* * *
CHAPTER XXV—HIS SKILL IN PHYSIOGNOMY
The company at the baronet’s removed to the playhouse accordingly, and Harley took his usual route into the Park. He observed, as he entered, a fresh-looking elderly gentleman in conversation with a beggar, who, leaning on his crutch, was recounting the hardships he had undergone, and explaining the wretchedness of his present condition. This was a very interesting dialogue to Harley; he was rude enough, therefore, to slacken his pace as he approached, and at last to make a full stop at the gentleman’s back, who was just then expressing his compassion for the beggar, and regretting that he had not a farthing of change about him. At saying this, he looked piteously on the fellow: there was something in his physiognomy which caught Harley’s notice: indeed, physiognomy was one of Harley’s foibles, for which he had been often rebuked by his aunt in the country, who used to tell him that when he was come to her years and experience he would know that all’s not gold that glitters: and it must be owned that his aunt was a very sensible, harsh-looking maiden lady of threescore and upwards. But he was too apt to forget this caution and now, it seems, it had not occurred to him. Stepping up, therefore, to the gentleman, who was lamenting the want of silver, “Your intentions, sir,” said he, “are so good, that I cannot help lending you my assistance to carry them into execution,” and gave the beggar a shilling. The other returned a suitable compliment, and extolled the benevolence of Harley. They kept walking together, and benevolence grew the topic of discourse.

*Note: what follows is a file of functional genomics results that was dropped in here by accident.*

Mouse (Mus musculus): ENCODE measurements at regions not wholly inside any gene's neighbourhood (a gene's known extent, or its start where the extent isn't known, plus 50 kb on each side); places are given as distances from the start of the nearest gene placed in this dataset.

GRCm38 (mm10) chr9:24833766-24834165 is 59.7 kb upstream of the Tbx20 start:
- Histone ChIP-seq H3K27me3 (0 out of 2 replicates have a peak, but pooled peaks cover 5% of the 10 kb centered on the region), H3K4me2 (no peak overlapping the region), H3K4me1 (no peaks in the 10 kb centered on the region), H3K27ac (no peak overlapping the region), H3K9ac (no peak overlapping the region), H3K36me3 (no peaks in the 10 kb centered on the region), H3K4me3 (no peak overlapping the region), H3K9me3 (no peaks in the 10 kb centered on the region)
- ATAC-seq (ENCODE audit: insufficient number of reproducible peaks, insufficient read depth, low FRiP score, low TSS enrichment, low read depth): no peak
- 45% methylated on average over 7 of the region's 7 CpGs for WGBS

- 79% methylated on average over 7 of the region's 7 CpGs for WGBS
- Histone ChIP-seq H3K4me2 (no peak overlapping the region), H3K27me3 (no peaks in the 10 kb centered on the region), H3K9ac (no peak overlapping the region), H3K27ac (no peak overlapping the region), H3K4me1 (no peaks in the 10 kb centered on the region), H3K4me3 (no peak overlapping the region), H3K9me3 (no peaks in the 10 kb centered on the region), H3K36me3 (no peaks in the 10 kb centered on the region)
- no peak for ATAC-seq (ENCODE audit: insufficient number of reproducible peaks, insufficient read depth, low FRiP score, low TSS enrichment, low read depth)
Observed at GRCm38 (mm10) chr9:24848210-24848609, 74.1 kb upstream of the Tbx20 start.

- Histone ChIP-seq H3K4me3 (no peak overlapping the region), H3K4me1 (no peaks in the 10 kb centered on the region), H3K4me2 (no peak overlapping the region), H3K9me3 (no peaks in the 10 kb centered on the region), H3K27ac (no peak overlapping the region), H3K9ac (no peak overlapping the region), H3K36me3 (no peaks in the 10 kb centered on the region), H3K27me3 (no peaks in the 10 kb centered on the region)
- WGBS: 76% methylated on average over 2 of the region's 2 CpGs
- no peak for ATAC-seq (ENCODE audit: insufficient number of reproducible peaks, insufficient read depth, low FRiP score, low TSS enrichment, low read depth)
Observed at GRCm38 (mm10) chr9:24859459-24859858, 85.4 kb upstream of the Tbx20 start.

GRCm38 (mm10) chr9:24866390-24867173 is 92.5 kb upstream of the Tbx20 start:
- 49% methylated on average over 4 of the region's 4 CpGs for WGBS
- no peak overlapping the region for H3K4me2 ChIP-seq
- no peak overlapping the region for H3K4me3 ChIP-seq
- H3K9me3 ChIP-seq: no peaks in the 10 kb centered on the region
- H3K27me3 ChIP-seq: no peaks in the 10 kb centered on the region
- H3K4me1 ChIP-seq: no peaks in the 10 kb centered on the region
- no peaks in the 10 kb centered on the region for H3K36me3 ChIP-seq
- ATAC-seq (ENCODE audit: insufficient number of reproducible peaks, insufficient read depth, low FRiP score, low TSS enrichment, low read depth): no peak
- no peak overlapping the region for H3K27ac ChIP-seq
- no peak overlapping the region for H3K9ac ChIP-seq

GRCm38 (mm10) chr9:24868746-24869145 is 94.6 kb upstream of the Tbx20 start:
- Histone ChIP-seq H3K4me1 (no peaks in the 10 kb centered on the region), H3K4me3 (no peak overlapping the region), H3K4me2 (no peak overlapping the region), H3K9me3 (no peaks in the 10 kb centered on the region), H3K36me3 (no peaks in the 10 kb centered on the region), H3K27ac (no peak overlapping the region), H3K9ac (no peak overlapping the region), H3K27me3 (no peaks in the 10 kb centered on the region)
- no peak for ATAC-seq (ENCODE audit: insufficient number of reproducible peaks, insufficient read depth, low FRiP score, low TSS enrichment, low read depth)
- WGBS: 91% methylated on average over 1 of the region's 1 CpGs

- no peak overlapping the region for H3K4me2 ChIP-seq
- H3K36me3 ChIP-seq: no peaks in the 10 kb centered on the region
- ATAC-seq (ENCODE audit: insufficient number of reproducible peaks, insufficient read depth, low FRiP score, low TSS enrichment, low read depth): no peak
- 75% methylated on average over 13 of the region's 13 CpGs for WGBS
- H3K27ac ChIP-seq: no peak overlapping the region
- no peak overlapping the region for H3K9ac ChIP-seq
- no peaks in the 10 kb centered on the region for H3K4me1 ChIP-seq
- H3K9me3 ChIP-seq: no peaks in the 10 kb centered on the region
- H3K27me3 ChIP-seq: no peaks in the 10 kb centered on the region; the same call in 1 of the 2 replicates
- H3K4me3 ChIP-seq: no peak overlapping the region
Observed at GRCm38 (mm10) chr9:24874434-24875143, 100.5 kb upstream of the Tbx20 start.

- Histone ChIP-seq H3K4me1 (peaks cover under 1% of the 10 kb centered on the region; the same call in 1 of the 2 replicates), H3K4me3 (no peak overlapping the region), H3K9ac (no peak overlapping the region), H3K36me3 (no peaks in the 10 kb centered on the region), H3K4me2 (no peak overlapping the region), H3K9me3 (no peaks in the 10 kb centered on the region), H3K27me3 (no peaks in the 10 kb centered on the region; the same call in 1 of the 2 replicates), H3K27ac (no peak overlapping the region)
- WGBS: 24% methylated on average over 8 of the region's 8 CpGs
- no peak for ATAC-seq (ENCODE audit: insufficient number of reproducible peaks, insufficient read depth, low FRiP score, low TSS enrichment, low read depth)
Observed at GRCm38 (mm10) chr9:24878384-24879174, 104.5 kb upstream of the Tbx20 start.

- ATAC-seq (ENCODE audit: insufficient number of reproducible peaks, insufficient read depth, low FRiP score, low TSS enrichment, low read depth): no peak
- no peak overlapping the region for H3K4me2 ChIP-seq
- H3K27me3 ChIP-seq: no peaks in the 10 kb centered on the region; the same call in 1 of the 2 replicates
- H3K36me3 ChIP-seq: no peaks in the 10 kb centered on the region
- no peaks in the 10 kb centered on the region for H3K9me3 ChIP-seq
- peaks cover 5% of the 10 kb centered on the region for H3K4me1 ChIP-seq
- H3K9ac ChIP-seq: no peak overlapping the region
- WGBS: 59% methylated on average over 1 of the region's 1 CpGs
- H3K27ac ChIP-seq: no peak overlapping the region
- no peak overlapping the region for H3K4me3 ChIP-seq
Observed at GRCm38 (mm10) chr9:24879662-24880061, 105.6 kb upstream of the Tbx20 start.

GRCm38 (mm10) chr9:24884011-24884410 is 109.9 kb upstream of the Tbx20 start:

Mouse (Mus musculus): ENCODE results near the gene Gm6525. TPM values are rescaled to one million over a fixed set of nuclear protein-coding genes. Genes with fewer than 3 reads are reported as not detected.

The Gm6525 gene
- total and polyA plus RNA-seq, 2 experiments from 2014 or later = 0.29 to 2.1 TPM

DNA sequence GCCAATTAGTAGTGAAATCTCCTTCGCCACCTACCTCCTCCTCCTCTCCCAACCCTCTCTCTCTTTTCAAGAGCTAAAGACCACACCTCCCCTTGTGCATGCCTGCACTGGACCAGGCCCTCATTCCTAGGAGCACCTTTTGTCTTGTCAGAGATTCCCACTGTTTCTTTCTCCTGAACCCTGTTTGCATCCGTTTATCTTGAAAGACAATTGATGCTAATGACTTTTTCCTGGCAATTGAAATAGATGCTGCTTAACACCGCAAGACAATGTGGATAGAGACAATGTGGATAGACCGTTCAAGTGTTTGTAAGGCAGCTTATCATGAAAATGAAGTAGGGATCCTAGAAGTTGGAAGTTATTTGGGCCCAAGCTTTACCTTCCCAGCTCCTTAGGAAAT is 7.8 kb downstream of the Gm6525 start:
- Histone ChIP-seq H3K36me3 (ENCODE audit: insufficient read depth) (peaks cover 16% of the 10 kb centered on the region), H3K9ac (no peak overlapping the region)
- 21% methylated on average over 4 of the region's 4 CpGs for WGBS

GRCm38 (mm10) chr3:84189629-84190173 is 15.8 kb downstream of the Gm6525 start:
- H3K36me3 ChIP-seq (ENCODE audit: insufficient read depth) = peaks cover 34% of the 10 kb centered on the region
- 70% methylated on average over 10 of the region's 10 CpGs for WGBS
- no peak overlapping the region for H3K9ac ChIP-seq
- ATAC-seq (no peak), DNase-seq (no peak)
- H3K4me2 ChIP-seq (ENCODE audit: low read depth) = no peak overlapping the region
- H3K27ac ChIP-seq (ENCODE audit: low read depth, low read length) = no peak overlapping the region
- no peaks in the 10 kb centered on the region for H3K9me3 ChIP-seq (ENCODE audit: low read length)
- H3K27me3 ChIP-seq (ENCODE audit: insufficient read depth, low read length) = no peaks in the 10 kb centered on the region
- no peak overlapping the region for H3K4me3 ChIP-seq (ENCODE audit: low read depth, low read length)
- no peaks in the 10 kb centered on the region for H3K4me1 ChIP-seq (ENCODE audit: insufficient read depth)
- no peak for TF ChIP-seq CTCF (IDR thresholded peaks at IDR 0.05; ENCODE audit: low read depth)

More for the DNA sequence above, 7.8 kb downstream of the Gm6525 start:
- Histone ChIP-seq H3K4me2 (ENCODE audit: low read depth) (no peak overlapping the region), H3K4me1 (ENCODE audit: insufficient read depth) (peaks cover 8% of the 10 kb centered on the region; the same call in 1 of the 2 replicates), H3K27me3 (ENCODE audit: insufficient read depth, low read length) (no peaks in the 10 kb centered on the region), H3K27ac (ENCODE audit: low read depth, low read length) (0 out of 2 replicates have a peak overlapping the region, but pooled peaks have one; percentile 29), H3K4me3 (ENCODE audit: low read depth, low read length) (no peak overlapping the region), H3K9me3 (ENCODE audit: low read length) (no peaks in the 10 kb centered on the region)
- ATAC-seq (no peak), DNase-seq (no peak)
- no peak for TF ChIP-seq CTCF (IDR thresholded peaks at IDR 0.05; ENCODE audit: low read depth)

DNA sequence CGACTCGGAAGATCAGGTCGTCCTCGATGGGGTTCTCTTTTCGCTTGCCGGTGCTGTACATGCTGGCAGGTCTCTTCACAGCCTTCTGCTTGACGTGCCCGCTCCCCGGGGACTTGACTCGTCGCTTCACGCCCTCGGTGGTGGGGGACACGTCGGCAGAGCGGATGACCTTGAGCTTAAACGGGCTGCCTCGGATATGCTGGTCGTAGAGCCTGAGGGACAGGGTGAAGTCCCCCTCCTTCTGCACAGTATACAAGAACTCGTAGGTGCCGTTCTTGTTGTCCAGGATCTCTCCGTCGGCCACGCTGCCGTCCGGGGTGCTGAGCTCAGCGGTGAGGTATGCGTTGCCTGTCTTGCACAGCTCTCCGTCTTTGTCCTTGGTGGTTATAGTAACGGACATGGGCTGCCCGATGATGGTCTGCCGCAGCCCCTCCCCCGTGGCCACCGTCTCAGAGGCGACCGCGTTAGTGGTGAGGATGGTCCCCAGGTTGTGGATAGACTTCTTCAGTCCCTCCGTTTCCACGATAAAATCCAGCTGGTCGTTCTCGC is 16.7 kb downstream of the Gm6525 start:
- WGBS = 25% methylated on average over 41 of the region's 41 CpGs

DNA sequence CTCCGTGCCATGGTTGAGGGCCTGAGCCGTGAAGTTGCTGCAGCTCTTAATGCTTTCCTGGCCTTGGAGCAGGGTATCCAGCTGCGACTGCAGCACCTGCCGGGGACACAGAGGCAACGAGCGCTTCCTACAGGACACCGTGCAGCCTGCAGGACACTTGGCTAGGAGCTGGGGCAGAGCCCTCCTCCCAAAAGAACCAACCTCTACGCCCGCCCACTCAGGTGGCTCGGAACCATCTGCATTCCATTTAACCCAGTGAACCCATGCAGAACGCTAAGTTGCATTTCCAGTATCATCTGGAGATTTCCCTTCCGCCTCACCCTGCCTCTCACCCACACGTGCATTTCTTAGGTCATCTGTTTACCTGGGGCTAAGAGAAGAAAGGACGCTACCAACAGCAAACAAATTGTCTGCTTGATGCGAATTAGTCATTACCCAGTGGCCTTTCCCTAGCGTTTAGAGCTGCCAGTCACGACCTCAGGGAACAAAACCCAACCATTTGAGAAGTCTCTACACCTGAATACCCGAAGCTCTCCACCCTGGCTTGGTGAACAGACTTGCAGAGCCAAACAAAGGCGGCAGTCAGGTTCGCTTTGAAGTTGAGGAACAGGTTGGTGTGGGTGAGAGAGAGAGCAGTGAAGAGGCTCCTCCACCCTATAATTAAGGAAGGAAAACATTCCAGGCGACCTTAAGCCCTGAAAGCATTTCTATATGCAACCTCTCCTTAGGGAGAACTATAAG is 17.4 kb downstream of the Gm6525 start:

The stranger was fluent on the subject. “There is no use of money,” said he, “equal to that of beneficence. With the profuse, it is lost; and even with those who lay it out according to the prudence of the world, the objects acquired by it pall on the sense, and have scarce become our own till they lose their value with the power of pleasing; but here the enjoyment grows on reflection, and our money is most truly ours when it ceases being in our possession.
“Yet I agree in some measure,” answered Harley, “with those who think that charity to our common beggars is often misplaced; there are objects less obtrusive whose title is a better one.”
“We cannot easily distinguish,” said the stranger; “and even of the worthless, are there not many whose imprudence, or whose vice, may have been one dreadful consequence of misfortune?”
Harley looked again in his face, and blessed himself for his skill in physiognomy.
By this time they had reached the end of the walk, the old gentleman leaning on the rails to take breath, and in the meantime they were joined by a younger man, whose figure was much above the appearance of his dress, which was poor and shabby. Harley’s former companion addressed him as an acquaintance, and they turned on the walk together.